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2014, Vol., No.28

  • 1.

    A Process Understanding of Life-Rights of Animals, in Dialogue with Andrew Linzey’s Animal Theology

    Seunggap Lee | 2014, (28) | pp.7~44 | number of Cited : 0
    Abstract PDF
    This study intends to do a religious/philosophical and theological approach to the issue of “the life rights of animals”(so-called “animal rights”) arising in our society. A progressive and practical change regarding animal rights requires a new ethics based upon specific presuppositions of philosophy and religion, and focused on theological ethics particularly within Christian communities. Thus, this study focuses on the religious/philosophical and theological convictions of the way God deals with the world, and of the relationships of human beings and non-human creatures. This study focuses on the so-called process thought of Alfred N. Whitehead (1833-1947), which is a proper and reasonable world view on the relationship of God and the world, and of God and humankind, and on the relationships between human beings and non-human beings. Also, this study evaluates the very theological, ethical questions that Andrew Linzey’s animal theology is subject to, and at the same time, proposes process thought as a proper and readable reference for any religious/philosophical and theological reflections on Linzey’s animal theology. As the process-relational perspective puts emphasis upon the plausibility of animal theology and its ethical implications rooted in the basic values and interdependent relations of all beings, the overcoming of anthropocentrism, and the value and life right of non-human creatures, it is to be considered as a more proper reference/resource for responsible eco-life-centered practices.
  • 2.

    The Climate Change and its Theological Meaning

    Young Ho Cho | 2014, (28) | pp.45~78 | number of Cited : 1
    Abstract PDF
    Since the climate change is directly related to the culture or to the lifestyle, it demands to change the social relations. Another important topic of the climate change is the ecological justice which is closely related to the issue of equality. This shows why the question on the human being and the ecological justice should be based on the theological issues in terms of the discussion of the issue of the climate change. In this sense, the climate change is the matter of the theology and faith, because the object of the theology is not only God, but also the human being. Since it is the task of the theology to relate tradition and situation with each other, the theology can be termed as an answer of theology. Thus, the climate change needs to be an important theological question as well as an important theological task. What kinds of question need to be answered on the issue of the climate change as a theological topic to the theology? Actually it confronts us with various questions. As for the most remarkable question among them is the emphasis layed on the earth as a life - game - space or as a living environment. The earth, the living space of the mankind, can be understood as the house of God where God dwells. This means that the house of God can be considered as the sum of the entire earth and all living things in it. Therefore, the mankind, who lives in the midst of life, has the responsibility to preserve this created world as the House of God. This understanding requires Christians to live differently, that is, to pray for other people and to do the justice. What the theology can contribute in order to solve the problem of the climate change, is to provide an inner motivation not for the change of God, but for the change of the mankind himself and his lifestyle. The inner motivation means to become Christians through their faith. In other words, it means to be human in essential sense. As Jesus carries the cross in order to save all lifes, we as Christians should also be connected with others and live creatively together with other lifes, because Jesus called us only to the life.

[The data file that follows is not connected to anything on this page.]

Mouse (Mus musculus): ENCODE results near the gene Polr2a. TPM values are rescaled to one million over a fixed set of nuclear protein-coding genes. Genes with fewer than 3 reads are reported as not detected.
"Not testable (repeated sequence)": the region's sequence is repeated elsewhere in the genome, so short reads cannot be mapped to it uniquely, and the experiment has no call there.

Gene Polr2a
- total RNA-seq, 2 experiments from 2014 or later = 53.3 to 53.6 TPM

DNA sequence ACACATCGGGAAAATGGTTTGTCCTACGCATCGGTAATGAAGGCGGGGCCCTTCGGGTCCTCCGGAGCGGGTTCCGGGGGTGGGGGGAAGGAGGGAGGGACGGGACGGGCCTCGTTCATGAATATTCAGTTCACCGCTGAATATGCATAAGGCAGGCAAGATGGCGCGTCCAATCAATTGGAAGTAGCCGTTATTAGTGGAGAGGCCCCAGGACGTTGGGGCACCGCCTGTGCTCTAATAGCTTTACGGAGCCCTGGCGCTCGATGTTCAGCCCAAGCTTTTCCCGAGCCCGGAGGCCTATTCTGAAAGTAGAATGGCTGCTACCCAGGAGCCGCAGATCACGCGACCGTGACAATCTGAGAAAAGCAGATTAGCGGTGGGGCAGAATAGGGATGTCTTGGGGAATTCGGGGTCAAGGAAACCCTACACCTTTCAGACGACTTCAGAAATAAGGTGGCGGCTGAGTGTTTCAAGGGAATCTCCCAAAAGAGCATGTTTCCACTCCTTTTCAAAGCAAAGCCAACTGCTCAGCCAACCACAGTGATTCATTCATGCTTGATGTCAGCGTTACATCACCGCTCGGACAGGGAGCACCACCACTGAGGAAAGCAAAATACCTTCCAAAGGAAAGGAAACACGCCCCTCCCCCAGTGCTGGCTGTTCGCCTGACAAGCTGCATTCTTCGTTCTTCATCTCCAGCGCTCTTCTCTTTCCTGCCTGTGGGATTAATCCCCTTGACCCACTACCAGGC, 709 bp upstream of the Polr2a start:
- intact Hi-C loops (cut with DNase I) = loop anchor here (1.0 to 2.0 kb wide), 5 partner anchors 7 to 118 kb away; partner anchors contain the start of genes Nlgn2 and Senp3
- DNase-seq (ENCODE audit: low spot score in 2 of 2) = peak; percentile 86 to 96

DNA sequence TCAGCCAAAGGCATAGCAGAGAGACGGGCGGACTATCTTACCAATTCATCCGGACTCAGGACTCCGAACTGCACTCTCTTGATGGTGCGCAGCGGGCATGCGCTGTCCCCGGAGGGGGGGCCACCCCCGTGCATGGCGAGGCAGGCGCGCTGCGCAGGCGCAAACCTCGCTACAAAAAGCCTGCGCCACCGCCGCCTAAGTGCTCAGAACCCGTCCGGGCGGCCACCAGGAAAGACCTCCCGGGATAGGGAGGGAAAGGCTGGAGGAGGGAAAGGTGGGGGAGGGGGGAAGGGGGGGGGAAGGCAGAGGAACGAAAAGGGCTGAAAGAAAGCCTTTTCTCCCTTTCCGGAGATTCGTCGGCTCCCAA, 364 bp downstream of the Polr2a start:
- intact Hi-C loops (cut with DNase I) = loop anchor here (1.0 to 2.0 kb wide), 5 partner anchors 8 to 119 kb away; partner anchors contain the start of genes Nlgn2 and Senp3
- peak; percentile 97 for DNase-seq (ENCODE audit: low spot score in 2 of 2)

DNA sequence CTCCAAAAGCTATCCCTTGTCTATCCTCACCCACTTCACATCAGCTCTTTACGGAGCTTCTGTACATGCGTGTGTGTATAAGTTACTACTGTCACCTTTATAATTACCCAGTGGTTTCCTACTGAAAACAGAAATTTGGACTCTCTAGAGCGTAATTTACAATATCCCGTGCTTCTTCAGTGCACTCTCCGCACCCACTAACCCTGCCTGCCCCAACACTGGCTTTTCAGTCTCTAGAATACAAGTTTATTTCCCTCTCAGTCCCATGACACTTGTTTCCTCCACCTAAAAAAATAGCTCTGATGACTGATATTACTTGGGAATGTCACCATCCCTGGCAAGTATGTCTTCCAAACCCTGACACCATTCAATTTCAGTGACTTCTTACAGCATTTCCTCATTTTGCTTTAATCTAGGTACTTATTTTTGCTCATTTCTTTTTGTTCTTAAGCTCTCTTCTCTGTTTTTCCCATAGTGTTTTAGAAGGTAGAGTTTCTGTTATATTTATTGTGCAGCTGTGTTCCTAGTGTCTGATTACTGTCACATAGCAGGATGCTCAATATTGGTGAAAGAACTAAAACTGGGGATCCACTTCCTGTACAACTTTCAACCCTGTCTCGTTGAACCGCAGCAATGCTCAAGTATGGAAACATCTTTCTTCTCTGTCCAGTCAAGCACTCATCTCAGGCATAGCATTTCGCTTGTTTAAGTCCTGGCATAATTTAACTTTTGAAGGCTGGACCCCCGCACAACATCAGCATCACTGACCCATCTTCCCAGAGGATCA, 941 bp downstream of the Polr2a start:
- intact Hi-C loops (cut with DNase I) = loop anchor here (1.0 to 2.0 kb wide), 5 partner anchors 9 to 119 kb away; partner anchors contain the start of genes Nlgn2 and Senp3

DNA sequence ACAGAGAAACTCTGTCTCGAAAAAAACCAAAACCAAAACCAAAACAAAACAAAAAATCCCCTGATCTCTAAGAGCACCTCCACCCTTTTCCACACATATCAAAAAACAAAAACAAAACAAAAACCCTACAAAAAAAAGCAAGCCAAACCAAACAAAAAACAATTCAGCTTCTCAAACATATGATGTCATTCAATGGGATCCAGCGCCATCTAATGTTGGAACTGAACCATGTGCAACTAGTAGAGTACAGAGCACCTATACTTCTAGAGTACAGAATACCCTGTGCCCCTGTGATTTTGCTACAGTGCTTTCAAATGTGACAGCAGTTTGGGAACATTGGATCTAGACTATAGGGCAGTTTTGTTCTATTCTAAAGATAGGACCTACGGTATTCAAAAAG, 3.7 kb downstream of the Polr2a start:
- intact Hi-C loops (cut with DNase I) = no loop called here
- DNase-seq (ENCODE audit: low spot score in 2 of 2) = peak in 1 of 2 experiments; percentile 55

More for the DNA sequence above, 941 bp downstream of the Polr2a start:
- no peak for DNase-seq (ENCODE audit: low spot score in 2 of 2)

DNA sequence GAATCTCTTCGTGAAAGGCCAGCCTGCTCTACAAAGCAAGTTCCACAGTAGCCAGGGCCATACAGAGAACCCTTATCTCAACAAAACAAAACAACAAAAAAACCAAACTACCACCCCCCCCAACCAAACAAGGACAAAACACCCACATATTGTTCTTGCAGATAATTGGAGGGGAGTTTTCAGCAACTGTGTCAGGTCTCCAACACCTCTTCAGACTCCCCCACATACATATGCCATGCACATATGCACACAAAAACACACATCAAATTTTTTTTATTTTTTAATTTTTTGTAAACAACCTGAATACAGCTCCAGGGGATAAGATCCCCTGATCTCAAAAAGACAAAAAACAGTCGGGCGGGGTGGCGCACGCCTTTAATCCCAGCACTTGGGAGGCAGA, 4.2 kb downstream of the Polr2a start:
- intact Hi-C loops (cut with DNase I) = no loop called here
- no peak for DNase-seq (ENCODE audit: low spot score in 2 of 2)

• 3.

    A Theological Discourse on the Relation of Technology and Love

    DONG HWAN KIM | 2014, (28) | pp.81~105 | number of Cited : 3
    Abstract PDF
    The purpose of this article is to examine the relation of love and technology in a Christian theological view. At first, love is universal in its original character. This means that love is purely universal without any doctrinal or ideological assumption. In contrast, technology is universalistic in its basic character. This signifies that technology is intentionally universalistic in its conspiracy with some ideologies or doctrines. In this respect, love and technology are fundamentally incompatible. On account of the coercive and violent character of univeralistic technology, the sound way for them to be related is that the universal love is concerned with, embraces, and transforms the universalistic technology. However, it is difficult to anticipate the transformation of technology by love because the universalistic character of technology is as transformative as the universal character of love. The only way to anticipate it is that love has a unique character that surpasses technology. It is Christian love (agape) that can realize that anticipation. Through the Incarnation of Christ Jesus, it makes love concrete and not abstract, and in relation to technology, it enables love to overcome the fatal weakness of technology, i.e., ambiguity by giving love a unique character, embodiedness. Only when the relation of technology and love is extended to the relation of technology and agape (embodied/incarnated love), then technology and love can be cogently related, and even the transformation of technology by love can be anticipated.
  • 4.

    A Study on Publicity Implicated in Hans Urs von Balthasar’s Theo-Drama

    Park Hyungchul | 문영빈 | 2014, (28) | pp.107~130 | number of Cited : 1
    Abstract PDF
    Urs von Balthasar is famous for his theological aesthetics which is elaborated in his masterful trilogy entitled The Glory of Lord, Theo-Drama, and Theo-Logic. This study excavates the concept of publicity implied in Theo-Drama that sees salvation history as a drama played out in the world stage. This drama is made possible through the initiation of the Trinity and the active participation of the human actor. Focusing on the public-theological contents – political theology, social ethics, and liberation theology - manifest in Theo-Drama, we investigate the socio-political roles or praxis of the church and the human actor in this world. We show that Balthasar’s drama theology is a church-centered praxis theology that stresses active participation of the church (and the human actor) in the world, and that it is also a public theology that attempts active dialogue with the social sciences with the aim to promote the public relevance of theology. This study thus intends to contribute to enriching the resources of public theology and extending its horizon.